Defying market expectations, the Reserve Bank of India in its October 5 monetary policy outcome kept the repo rates on hold at 6.5%. Repurchase or repo rate is the rate at which RBI lends money to banks for their various short term funding requirements. In the current FY, repo or key policy rate has been hiked twice consecutively in the bi-monthly monetary policy meet of RBI in June and August by 25 basis points each. But the monetary policy stance from here on has been changed from neutral to calibrated tightening i.e. any cut in interest rates is off the table for now.
This simply means loan borrowers will not see their equated monthly installments or EMIs on various retail loans such as home, personal or car loan decrease anytime soon. In fact, even before the policy outcome banks in view of the liquidity constraints and pick-up in credit growth have been increasing interest rates.
Giving a rationale to the status-quo decision, Urjit Patel, RBI governor said, "Please recall, that we had two rate hikes in the space of two months (June 7 and August 2 monetary policy announcements) and today's stance of calibrated tightening essentially means that in this rate cycle, rate cut is off the table and we are not bound to increase rates at every meeting because that is not required given our inflation outlook and forecast at this point of time."
As new data comes in, we would look into changing our policies accordingly. Calibrated tightening is an appropriate stance given the forecasts and financial conditions, he added.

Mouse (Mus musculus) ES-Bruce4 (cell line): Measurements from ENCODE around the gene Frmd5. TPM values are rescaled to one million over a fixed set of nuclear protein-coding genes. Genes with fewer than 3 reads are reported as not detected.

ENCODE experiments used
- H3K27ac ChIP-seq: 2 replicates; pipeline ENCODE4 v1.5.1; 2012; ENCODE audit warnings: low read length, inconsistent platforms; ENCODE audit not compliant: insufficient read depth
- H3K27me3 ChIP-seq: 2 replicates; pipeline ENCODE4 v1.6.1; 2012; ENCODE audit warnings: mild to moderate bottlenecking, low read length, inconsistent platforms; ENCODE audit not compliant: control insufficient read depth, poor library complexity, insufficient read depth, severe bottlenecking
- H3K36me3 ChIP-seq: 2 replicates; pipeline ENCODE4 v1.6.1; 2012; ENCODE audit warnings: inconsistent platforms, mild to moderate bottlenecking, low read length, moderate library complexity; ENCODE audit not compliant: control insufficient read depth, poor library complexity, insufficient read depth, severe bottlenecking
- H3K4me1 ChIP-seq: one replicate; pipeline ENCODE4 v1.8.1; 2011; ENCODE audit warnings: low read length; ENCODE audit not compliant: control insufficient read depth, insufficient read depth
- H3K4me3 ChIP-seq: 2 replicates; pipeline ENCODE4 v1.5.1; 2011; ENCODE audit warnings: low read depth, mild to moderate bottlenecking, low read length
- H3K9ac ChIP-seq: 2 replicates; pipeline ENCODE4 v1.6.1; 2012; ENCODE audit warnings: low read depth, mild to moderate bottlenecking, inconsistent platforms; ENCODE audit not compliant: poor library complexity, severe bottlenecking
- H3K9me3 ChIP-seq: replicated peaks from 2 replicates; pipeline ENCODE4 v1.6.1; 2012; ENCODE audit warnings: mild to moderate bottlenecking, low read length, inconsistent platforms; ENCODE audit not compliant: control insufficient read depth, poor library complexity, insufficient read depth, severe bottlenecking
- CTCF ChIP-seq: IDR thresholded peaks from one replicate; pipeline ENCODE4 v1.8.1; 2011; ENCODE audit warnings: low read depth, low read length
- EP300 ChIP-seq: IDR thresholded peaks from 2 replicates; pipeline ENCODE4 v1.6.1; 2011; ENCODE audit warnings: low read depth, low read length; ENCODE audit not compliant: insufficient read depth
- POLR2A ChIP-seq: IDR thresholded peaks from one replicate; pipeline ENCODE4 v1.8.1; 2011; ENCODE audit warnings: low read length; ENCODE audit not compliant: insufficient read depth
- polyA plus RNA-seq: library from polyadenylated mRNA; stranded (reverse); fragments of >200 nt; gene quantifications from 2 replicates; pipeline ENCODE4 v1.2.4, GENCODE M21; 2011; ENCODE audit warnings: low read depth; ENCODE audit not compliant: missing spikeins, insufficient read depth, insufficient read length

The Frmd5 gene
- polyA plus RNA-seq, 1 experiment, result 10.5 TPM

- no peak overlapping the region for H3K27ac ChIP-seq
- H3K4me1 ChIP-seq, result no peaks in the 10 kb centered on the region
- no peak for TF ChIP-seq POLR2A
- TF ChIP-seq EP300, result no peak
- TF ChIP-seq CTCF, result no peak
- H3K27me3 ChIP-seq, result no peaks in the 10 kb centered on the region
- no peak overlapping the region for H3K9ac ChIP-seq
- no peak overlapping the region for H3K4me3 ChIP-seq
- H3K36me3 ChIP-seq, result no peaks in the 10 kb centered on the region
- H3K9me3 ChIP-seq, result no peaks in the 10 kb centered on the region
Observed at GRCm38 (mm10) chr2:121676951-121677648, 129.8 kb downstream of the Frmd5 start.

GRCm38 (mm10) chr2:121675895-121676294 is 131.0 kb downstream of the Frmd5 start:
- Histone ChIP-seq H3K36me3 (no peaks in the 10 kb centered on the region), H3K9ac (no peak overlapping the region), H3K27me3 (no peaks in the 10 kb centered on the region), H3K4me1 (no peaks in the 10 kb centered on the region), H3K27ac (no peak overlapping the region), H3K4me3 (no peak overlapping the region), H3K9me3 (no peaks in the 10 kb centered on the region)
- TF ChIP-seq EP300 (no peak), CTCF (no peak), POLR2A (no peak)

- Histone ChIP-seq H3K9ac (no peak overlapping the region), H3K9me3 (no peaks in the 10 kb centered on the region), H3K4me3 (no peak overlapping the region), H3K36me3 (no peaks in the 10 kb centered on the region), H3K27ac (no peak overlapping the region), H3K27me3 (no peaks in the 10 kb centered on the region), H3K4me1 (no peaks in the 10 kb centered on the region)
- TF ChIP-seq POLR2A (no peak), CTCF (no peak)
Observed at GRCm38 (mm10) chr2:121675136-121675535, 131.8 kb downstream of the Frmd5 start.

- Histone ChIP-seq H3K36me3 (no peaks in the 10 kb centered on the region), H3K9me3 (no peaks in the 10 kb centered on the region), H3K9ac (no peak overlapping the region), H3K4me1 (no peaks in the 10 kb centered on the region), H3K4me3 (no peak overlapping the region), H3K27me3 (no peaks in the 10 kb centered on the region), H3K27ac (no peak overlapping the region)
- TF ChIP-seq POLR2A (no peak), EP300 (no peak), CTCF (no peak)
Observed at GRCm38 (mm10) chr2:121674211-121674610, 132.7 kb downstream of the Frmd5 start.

Patel in the post-policy conference said the decade-long accommodation by central banks globally is tapering off and emerging markets are facing headwinds from rising crude oil prices.
Just after the RBI's announcement, State Bank of India increased its MCLR or marginal cost of funds based lending rate by 5 basis points or 0.05% across maturities up to 3 years. Last month, the bank raised interest rates by 20 basis points or 0.20%. The recent hike in interest rate by the bank post RBI's announcement is the fourth hike this year. SBI's 1-year MCLR is pegged at 8.5% which is generally the rate charged for auto and home loans. Other banks too may follow suit with SBI being the leader.
Last week taking into account the liquidity situation, PNB increased rates by 0.20% while ICICI Bank increased rates by 0.1% with rates ranging between 8.90-9.0%. The new rates have come into force from October 1.
So, with the change in policy stance to 'calibrated tightening' and a threat to inflation due to uncertainty around fiscal slippage and minimum support price (MSP) impact, loan borrowers for now may expect no signs of their EMIs going down.